MEMPHIS, Tenn. — Antonio Parkinson was handcuffed and taken to jail at the age of 14 after dealing with bullies for nearly a year at his high school.
When the teachers wouldn’t interfere, he brought a gun to school to deal with the situation himself.
“I had to really catch myself and pull myself back because now I understood the power of a gun, number one at this time, and I understood the power of having power over these individuals now,” Parkinson said.
He learned the power of a gun can be intoxicating.
“That’s how these bullies are created, because somebody did something to them, and then they, in turn, did it to someone else," Parkinson said."
This past Sunday in Frayser, police said a teen who shot another juvenile told investigators he was being bullied and was about to get jumped by a group of four.
Parkinson explained bullies often threaten others after first feeling powerless themselves and the victims are provoked.
“I was in survival mode,” Parkinson recalled. “We’d been homeless for a minute during that time and then we’re dealing with this. Trying to keep the grades up and trying to play sports and trying to hide it all, right at the same time. Anything at that time could have been a trigger to pull the trigger.”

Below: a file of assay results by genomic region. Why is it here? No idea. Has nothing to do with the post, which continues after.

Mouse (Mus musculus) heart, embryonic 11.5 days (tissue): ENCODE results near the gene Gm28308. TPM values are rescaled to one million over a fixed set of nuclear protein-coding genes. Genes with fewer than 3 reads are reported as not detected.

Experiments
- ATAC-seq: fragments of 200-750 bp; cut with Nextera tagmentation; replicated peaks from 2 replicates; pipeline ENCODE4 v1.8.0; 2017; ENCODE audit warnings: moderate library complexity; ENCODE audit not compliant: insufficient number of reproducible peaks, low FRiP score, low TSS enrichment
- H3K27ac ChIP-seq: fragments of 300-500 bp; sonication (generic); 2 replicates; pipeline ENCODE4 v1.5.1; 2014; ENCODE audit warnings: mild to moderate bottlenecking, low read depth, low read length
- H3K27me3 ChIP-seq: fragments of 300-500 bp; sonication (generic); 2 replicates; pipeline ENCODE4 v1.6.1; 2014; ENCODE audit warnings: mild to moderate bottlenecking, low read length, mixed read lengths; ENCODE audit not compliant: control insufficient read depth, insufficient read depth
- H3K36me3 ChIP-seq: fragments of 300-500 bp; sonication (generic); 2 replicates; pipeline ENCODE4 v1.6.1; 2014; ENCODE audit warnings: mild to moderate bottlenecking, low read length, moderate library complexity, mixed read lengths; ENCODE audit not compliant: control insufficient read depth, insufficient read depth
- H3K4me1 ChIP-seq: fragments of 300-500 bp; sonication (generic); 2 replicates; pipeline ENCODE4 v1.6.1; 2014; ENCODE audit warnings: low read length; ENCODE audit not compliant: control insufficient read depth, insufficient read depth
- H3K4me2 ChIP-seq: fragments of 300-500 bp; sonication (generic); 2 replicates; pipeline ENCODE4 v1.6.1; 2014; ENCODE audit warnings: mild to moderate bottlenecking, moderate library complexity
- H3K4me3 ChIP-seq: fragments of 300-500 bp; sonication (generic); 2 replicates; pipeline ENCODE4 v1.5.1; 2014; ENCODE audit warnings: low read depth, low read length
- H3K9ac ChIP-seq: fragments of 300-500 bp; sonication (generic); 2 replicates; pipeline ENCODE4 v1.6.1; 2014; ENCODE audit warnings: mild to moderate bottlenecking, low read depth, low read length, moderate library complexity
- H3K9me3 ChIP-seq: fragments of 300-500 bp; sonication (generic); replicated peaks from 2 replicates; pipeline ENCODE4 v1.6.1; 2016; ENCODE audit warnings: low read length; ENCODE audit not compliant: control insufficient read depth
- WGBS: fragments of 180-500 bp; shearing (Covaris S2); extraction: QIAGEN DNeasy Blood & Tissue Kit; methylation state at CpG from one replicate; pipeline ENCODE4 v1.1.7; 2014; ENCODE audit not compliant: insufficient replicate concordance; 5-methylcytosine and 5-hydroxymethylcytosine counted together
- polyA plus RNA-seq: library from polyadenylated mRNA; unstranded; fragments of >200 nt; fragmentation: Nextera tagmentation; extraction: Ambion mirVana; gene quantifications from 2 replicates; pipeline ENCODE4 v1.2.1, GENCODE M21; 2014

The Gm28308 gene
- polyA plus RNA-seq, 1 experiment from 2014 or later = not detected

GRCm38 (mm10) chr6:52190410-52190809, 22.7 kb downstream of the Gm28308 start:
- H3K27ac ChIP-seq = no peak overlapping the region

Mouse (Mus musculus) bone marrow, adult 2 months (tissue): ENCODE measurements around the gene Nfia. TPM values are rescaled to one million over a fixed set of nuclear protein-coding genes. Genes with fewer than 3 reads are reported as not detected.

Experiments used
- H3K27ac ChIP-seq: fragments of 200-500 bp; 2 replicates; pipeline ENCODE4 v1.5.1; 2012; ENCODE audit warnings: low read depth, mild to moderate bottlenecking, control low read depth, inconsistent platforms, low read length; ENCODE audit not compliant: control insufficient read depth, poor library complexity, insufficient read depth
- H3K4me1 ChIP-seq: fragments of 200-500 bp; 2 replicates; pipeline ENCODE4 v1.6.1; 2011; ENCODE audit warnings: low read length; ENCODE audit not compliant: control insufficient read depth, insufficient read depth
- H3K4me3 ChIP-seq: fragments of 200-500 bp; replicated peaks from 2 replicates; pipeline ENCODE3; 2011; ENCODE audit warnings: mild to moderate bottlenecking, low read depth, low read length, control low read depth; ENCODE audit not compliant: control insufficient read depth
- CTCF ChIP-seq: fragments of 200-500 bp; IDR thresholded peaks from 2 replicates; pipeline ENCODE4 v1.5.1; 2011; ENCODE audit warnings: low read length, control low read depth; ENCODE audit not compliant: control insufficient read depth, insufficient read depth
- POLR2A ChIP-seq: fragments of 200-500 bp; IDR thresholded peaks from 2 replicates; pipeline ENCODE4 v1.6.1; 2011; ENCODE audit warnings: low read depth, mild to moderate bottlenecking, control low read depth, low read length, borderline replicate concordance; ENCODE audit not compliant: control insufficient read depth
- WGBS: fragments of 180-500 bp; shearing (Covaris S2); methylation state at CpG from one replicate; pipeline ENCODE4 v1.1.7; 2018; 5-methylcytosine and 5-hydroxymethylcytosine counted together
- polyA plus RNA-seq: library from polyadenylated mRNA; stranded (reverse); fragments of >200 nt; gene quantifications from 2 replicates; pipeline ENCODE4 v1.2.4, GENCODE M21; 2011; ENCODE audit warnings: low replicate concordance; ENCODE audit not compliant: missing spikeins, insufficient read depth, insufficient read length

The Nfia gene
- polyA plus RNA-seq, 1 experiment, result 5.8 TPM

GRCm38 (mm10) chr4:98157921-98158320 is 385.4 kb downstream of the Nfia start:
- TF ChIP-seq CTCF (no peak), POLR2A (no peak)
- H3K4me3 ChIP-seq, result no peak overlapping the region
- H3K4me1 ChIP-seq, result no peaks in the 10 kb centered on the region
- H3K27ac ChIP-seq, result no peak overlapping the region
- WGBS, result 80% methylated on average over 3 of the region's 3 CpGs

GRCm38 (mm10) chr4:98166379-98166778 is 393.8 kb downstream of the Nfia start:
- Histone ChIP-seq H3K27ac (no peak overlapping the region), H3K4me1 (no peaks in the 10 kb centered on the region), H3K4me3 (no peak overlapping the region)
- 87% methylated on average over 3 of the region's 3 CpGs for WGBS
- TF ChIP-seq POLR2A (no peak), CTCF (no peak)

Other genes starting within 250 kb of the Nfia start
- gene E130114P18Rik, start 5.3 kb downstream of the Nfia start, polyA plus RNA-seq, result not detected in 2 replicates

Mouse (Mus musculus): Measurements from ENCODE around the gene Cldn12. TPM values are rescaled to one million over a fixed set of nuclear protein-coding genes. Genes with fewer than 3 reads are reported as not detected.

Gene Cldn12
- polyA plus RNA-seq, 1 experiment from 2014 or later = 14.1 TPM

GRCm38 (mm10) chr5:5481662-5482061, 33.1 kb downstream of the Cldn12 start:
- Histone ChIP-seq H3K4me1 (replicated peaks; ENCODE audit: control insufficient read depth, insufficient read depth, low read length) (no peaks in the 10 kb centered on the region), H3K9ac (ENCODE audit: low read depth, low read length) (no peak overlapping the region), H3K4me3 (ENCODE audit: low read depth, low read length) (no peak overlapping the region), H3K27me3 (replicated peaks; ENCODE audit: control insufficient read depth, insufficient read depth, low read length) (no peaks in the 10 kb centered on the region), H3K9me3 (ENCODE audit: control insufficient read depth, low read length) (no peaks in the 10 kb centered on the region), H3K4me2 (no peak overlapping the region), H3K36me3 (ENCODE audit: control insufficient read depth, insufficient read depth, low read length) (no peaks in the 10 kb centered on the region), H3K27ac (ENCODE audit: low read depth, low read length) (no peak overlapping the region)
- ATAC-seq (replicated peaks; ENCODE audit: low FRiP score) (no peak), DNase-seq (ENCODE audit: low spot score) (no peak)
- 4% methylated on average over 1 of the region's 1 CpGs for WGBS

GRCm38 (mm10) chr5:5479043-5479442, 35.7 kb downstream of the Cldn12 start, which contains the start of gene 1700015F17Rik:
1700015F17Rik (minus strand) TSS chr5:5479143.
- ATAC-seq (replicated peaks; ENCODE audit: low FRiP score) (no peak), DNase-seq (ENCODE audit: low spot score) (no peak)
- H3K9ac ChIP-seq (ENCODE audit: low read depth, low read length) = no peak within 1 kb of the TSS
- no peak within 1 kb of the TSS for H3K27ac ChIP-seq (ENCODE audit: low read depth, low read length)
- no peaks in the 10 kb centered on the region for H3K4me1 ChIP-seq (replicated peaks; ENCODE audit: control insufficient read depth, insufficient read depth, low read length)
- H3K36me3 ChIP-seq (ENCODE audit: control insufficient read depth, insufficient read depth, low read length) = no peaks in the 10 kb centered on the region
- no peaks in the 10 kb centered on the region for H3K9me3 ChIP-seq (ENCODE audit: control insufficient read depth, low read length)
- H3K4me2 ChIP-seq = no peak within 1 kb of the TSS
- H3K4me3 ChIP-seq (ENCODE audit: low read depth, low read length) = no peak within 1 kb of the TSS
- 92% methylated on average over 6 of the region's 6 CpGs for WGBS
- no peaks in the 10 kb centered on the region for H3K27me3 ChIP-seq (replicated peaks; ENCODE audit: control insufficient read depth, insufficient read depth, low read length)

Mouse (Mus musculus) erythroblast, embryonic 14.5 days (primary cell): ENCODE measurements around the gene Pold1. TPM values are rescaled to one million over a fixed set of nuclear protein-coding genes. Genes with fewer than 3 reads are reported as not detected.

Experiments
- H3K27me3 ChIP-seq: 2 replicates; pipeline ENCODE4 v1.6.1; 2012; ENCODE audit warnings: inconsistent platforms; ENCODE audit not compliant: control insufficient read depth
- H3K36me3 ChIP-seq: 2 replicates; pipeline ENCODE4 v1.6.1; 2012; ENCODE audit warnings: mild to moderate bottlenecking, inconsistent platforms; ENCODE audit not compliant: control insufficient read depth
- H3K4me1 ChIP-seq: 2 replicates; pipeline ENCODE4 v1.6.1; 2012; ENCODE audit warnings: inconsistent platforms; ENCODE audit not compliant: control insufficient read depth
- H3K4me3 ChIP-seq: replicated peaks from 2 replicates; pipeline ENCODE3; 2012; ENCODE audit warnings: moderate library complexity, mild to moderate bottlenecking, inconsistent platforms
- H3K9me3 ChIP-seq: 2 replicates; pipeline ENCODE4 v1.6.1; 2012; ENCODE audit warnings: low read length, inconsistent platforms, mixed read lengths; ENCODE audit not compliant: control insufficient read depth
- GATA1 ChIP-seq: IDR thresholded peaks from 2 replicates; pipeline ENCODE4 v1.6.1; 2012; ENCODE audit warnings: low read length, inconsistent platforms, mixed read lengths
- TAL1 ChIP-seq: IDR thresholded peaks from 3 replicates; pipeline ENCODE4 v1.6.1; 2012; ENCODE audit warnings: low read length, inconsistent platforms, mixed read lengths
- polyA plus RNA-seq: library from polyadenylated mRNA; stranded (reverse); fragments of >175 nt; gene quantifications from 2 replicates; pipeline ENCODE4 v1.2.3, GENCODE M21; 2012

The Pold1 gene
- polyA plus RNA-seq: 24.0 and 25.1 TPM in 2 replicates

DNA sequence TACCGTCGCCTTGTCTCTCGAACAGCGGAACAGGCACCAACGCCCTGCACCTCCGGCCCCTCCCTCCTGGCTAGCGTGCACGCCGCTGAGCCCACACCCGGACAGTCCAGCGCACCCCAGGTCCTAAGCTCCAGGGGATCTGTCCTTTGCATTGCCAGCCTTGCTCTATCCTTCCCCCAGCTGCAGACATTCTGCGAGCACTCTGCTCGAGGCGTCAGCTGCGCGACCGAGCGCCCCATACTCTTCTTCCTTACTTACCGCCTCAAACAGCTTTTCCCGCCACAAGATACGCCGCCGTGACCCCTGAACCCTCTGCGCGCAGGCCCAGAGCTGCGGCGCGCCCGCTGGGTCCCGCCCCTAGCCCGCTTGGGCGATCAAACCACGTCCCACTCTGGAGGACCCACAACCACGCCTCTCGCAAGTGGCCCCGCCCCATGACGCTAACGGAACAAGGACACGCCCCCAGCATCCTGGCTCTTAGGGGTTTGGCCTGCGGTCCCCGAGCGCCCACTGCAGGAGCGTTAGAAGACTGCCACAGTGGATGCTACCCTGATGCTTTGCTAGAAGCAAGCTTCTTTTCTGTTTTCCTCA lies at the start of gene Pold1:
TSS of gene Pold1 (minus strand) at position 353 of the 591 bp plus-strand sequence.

Parkinson shared what advice he’d give to today’s generation of students who are getting bullies and are the bullies themselves.
“Try to find an adult to get the information to, and I want to make sure that all the adults that are listening or watching pay attention to it and don’t just brush it off, because that could save a child’s life,” said Parkinson. “I’m not talking about the victim of the bullying, I’m talking about the bullies.”
“To the bullies — to the ones that are out there doing that — let me caution you because you just don’t know where a person’s mind is at that time when you’re doing what you’re doing, and it could cost you your life," Parkinson continued.